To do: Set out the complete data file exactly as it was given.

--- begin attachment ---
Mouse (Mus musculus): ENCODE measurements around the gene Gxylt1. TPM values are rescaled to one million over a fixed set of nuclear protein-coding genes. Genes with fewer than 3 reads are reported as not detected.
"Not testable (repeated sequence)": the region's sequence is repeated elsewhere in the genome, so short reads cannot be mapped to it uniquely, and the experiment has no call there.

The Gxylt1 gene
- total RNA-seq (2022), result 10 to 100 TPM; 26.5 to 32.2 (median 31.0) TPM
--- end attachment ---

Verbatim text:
Mouse (Mus musculus): ENCODE measurements around the gene Gxylt1. TPM values are rescaled to one million over a fixed set of nuclear protein-coding genes. Genes with fewer than 3 reads are reported as not detected.
"Not testable (repeated sequence)": the region's sequence is repeated elsewhere in the genome, so short reads cannot be mapped to it uniquely, and the experiment has no call there.

The Gxylt1 gene
- total RNA-seq (2022), result 10 to 100 TPM; 26.5 to 32.2 (median 31.0) TPM